Forwarded from: security curmudgeon <jerichoat_private> > http://news.com.com/2100-1001-960215.html > > By Robert Lemos > Staff Writer, CNET News.com > September 30, 2002, 5:50 PM PT > > The FBI and a prestigious computer-security research group are set > to announce new initiatives to keep companies up to date on the most > threatening software vulnerabilities, CNET News.com has learned. > The SANS-FBI efforts will try to improve how companies deal with the > multitude of security flaws software companies announce every week. > The focus of the initiatives is on identifying security holes and > delivering tools so companies can plug them, a practical approach Identifying security holes? SANS has released how many advisories identifying bugs and vulnerabilities to date? Release tools? Anything like the PR disaster the FBI ran into when they released a binary to fix a security hole, but didn't provide source code? > While Paller wouldn't provide specifics, News.com has learned that > in addition to releasing its latest annual list of the Top 20 > vulnerabilities for Windows and Unix systems, the two groups will, > within the next four months, release an expanded list of the most > common and dangerous software flaws. All of which is readily available to those looking for such information.. > The organizations may also release a critical vulnerability analysis > (CVA) report on a weekly basis, which would describe newly > discovered flaws and how companies have dealt with them. The plans > for the weekly report are currently in flux, however, and Paller > would not comment on its status. Exactly what SecurityFocus and half a dozen other security newsletters already do... > Although he wouldn't name specific companies, Paller said five > security firms will participate by building new features into their > systems to scan corporate networks for vulnerabilities on the Top 20 > list. News.com has learned that Internet Security Systems, > Foundstone, Qualys, and TippingPoint are four of the five. This is misleading at best. So these security companies will build NEW features into their products that detect the Top 20 vulnerabilities.. Does that mean the ISS scanner and others don't currently check for the Top 20? I imagine they do. And how exactly do these scanners plan to identify and warn for SANS Top 20 vulnerabilities like G3.1 and G6.1? > Gerhard Eschelbeck, vice president of engineering for security > service provider Qualys, said the company would offer a free scan > for the SANS-FBI Top 20 vulnerabilities to any network owner. While > he didn't comment on whether Qualys would support the expanded list > of flaws the organizations plan to release later, Eschelbeck did > stress that it wouldn't be hard to do so. > > "The beauty of the service-based model that we have is that we can > distribute signatures with a click of a mouse," Eschelbeck said. Ahh yes, just like the anti-virus world and virus signatures! This has worked well to combat the 80 gajillian dollars of damage (or however much damage was claimed) for the past year or two of worms. > To show how effective such tools can be, the SANS Institute and the > FBI will point to system administrators at NASA, who used a > vulnerability-focused approach to eliminate security problems with > their network. Details from that study haven't yet been released. > > "NASA is the poster child for this," said Paller. Oh shit, we're doomed. Anyone care to do a quick search for how many NASA servers have been defaced? How many more have been compromised and not reported in a public fashion? Has the NASA reputation of being a hacker playground really gone away in the last five years? > Lists of confusion > > Not everyone is enamored of the new initiatives, however. Go figure! - ISN is currently hosted by Attrition.org To unsubscribe email majordomoat_private with 'unsubscribe isn' in the BODY of the mail.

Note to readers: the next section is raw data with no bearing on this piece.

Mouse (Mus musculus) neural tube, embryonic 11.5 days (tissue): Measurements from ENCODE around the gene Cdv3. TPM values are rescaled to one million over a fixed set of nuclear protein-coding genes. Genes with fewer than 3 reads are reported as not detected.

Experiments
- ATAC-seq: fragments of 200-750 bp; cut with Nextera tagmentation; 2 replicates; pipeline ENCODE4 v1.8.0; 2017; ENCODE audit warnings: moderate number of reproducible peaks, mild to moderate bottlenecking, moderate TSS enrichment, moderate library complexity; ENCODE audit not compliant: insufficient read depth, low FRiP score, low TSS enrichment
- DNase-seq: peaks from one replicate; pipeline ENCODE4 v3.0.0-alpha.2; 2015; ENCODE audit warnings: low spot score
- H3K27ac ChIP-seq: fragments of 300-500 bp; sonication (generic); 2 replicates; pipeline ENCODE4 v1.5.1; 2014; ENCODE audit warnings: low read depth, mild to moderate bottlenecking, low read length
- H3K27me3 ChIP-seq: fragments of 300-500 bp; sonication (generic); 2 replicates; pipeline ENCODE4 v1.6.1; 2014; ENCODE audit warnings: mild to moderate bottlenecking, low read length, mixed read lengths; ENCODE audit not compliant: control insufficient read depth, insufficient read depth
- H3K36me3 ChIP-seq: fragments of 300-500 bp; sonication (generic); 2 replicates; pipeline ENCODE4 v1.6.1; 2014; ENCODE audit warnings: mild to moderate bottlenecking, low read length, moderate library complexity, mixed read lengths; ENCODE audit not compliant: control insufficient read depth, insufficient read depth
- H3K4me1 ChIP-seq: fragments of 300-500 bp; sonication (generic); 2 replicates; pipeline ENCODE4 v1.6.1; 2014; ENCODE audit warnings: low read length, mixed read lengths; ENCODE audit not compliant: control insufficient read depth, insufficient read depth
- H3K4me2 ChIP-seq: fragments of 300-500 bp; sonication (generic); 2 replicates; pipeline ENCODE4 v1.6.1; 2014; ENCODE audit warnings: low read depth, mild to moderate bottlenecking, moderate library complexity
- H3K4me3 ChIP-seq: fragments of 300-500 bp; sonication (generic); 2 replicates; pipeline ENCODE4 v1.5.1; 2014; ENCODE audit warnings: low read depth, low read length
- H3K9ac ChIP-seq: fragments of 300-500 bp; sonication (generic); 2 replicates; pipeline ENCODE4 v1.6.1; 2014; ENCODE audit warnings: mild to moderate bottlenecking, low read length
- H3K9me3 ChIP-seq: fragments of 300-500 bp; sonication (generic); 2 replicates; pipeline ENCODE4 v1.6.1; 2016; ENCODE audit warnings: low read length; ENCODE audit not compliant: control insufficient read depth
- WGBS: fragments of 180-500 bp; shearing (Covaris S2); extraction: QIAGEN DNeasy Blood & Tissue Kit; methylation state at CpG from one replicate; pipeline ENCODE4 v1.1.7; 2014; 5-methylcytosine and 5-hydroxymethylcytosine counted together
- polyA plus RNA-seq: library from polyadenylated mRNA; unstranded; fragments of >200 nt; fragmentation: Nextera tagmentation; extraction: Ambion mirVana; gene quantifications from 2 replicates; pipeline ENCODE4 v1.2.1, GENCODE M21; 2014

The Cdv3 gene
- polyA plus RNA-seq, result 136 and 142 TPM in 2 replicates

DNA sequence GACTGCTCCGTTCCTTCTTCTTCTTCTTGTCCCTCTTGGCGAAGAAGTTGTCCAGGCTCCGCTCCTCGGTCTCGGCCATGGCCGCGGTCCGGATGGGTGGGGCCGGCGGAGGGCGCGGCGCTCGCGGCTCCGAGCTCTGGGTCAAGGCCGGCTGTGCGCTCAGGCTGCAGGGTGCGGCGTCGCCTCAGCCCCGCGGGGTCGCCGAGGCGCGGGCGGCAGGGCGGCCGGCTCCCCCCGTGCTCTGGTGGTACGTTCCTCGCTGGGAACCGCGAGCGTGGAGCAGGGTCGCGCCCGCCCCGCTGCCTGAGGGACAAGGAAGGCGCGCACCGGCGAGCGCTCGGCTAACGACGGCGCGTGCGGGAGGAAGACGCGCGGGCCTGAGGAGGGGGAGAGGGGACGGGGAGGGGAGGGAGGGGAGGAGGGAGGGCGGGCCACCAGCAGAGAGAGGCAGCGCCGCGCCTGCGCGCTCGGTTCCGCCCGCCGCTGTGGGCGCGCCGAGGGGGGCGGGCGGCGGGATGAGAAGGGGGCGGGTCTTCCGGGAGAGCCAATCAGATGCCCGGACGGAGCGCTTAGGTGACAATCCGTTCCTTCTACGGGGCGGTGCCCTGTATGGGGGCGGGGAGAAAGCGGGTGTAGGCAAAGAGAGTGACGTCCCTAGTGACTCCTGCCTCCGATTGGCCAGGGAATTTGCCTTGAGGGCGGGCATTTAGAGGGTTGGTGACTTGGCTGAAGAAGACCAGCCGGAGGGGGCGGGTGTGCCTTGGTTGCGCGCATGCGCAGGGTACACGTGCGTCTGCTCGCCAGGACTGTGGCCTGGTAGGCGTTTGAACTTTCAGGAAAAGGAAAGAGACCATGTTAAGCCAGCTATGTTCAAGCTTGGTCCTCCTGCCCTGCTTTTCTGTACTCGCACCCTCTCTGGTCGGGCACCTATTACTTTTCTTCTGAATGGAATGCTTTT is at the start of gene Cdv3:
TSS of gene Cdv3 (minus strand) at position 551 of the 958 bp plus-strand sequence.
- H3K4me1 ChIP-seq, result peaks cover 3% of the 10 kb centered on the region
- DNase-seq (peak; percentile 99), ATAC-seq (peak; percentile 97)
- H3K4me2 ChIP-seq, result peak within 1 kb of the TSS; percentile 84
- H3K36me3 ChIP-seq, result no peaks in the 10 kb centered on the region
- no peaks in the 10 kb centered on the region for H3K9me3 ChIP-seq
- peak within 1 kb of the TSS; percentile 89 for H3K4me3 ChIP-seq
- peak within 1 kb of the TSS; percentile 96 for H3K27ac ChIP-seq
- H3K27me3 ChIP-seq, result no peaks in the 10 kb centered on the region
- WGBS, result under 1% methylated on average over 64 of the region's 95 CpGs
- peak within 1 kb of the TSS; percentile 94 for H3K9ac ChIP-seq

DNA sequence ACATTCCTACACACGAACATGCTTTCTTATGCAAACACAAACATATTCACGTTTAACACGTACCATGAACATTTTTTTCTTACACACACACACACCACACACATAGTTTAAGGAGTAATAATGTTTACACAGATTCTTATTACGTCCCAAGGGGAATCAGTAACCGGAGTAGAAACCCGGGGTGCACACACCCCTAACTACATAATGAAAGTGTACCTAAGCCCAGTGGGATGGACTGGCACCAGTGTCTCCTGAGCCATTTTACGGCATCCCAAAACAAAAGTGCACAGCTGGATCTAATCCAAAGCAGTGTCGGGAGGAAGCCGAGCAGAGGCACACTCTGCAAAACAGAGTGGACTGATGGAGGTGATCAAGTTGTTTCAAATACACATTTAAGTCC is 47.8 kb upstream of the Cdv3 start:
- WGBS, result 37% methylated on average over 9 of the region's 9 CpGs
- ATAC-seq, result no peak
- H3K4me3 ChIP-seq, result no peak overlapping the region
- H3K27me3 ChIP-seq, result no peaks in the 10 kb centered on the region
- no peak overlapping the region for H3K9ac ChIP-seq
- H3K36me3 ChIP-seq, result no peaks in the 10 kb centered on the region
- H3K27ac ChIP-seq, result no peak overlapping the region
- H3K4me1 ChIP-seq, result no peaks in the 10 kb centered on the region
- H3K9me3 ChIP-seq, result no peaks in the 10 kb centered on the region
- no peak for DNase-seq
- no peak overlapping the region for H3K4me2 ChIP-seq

This archive was generated by hypermail 2b30 : Wed Oct 02 2002 - 03:52:39 PDT